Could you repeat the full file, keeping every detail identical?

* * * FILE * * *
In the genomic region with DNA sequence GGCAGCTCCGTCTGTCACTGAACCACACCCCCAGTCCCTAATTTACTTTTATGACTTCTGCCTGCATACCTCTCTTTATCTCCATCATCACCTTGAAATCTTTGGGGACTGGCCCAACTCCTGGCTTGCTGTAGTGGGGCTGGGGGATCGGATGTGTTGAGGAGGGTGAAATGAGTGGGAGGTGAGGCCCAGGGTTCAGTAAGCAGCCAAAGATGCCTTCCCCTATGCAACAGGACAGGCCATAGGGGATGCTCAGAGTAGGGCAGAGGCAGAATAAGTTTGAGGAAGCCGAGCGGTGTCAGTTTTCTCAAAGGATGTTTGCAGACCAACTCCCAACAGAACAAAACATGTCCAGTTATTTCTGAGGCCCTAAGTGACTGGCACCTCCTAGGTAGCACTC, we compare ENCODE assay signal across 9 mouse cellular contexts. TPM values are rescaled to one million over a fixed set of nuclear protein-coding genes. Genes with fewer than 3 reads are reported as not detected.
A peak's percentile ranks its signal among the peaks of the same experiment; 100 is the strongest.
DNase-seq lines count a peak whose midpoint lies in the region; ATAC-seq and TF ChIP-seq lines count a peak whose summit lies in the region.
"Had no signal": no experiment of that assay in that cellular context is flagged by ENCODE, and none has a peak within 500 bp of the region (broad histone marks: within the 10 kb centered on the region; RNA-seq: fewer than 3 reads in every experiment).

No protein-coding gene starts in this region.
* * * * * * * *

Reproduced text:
In the genomic region with DNA sequence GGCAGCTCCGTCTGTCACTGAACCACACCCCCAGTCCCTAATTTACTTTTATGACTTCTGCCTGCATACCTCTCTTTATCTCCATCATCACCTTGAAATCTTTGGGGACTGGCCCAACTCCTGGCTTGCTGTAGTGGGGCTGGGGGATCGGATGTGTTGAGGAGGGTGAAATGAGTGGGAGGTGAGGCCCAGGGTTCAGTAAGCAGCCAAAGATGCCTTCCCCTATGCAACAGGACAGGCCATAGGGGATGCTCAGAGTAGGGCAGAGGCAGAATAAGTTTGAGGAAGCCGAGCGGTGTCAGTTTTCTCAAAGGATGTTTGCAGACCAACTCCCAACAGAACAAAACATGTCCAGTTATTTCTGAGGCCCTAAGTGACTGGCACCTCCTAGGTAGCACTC, we compare ENCODE assay signal across 9 mouse cellular contexts. TPM values are rescaled to one million over a fixed set of nuclear protein-coding genes. Genes with fewer than 3 reads are reported as not detected.
A peak's percentile ranks its signal among the peaks of the same experiment; 100 is the strongest.
DNase-seq lines count a peak whose midpoint lies in the region; ATAC-seq and TF ChIP-seq lines count a peak whose summit lies in the region.
"Had no signal": no experiment of that assay in that cellular context is flagged by ENCODE, and none has a peak within 500 bp of the region (broad histone marks: within the 10 kb centered on the region; RNA-seq: fewer than 3 reads in every experiment).

No protein-coding gene starts in this region.